Abdallah Abormealeh

PhD student

Research Overview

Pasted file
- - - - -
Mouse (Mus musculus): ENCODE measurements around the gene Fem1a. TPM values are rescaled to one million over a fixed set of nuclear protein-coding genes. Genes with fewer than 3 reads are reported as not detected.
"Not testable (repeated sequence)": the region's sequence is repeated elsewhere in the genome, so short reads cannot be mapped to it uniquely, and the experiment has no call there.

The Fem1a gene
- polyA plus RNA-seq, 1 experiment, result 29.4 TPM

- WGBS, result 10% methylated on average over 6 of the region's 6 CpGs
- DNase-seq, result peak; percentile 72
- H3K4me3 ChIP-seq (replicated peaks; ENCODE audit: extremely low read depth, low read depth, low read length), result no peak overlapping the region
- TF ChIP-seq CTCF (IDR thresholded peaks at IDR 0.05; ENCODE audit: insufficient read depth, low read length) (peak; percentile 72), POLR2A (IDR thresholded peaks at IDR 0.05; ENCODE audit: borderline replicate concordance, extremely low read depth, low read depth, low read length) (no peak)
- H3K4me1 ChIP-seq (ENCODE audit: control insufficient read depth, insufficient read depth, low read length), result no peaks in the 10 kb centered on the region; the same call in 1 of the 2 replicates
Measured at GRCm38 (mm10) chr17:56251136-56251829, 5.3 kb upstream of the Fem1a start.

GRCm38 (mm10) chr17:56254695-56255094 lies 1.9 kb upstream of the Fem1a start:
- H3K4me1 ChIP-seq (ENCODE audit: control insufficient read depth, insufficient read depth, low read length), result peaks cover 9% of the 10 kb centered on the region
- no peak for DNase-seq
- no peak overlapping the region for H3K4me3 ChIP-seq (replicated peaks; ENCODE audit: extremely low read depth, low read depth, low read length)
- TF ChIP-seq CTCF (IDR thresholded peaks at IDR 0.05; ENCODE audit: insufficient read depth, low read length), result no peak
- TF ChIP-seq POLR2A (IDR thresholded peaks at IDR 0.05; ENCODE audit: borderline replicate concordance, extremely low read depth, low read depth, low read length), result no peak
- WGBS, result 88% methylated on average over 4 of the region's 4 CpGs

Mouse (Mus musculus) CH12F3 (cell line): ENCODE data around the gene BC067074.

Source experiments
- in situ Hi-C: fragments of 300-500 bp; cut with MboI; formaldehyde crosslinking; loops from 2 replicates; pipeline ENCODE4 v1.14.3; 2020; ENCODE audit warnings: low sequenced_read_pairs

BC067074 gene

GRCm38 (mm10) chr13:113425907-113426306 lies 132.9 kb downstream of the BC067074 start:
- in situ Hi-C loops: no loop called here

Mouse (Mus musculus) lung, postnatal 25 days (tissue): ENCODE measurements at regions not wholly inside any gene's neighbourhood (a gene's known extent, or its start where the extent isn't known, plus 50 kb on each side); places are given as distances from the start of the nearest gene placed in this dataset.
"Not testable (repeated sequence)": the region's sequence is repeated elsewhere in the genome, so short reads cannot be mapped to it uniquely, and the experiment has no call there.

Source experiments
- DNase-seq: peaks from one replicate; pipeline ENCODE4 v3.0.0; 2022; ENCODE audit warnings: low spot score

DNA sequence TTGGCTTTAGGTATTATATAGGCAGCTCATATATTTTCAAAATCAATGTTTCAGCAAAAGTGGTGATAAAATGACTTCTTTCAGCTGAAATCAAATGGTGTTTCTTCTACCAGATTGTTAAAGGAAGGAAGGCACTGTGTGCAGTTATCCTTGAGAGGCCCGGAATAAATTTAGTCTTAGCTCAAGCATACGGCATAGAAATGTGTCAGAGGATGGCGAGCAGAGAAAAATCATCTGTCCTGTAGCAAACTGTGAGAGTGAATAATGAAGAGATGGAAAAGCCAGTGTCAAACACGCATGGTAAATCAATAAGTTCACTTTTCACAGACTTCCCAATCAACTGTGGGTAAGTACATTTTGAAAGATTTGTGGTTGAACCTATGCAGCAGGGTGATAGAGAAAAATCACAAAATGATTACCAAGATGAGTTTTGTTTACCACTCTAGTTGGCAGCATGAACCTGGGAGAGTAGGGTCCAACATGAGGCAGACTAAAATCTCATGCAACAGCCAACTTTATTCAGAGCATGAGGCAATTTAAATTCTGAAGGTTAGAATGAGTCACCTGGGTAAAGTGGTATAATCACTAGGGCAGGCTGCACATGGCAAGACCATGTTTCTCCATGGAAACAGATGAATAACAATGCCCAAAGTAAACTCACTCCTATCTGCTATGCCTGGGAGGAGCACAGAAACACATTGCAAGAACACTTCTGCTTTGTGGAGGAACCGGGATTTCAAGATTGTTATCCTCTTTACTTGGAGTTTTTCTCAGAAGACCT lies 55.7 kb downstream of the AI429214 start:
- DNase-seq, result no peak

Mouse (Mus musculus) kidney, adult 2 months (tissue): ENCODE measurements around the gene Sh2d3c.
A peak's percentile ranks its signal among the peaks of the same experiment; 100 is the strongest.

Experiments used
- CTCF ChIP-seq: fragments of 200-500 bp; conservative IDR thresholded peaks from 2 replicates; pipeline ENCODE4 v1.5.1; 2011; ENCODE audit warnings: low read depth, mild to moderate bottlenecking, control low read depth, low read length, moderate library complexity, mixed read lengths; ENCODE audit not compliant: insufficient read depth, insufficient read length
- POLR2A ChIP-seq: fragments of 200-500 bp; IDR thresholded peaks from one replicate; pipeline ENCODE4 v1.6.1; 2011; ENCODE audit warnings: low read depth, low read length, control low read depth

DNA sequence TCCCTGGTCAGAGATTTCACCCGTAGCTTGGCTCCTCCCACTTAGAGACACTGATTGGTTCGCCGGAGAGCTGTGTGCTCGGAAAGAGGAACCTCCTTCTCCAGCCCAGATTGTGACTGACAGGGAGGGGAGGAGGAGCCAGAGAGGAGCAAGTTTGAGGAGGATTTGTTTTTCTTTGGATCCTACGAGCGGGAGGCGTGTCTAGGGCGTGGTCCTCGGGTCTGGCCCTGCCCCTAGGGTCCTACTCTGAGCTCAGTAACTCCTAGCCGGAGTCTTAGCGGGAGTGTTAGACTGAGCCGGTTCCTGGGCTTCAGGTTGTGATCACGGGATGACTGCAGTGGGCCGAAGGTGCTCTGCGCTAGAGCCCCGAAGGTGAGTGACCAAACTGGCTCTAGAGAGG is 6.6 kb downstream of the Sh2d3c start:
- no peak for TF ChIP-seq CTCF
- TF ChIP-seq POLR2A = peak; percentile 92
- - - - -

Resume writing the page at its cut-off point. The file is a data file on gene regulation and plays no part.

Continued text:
The main interest of this thesis is to examine the theme of self-destruction and identity crisis as a resulting phase of the change Nigeria severely underwent during and after British colonisation. By focusing on his fiction in particular, whose endings are often concerned with a sense of tragedy, Chinua Achebe’s Igbo characters seem to respond to this change in different ways trying to create an existential free will of choice ending up having a sense of tragedy under the influence of British colonial power. While some would deny this change, unsuccessfully trying to live according to the older and traditional standards of life, others try to adapt to the new rules that have become to govern their African traditional life. A third group would completely go against the old system, embracing the very creation of new rules cultures. As dichotomies of whites/blacks, colonisers/colonised, masters/slaves, Self/Other, consciousness/unconsciousness, responsibility/carelessness...etc are always topics of critical heated controversies, this thesis develops a keen interest in cross-cultural, colonial and existential contributions by mainly arousing three overarching questions: To what extent can Whites’ superiority over Blacks’ inferiority lead to the latter’s sense of destruction either physically or spiritually? What is the impact of awareness upon unawareness in predetermining the destiny of this sense of destruction? Finally, in what ways can colonisation define identities as culturally hybrid? The main theoretical approaches of this thesis, therefore, are Edward Said’s Orientalism, Out of Place, and Culture and Imperialism, Homi Bhabha’s The Location of Culture, and Martin Heidegger’s Being and Time.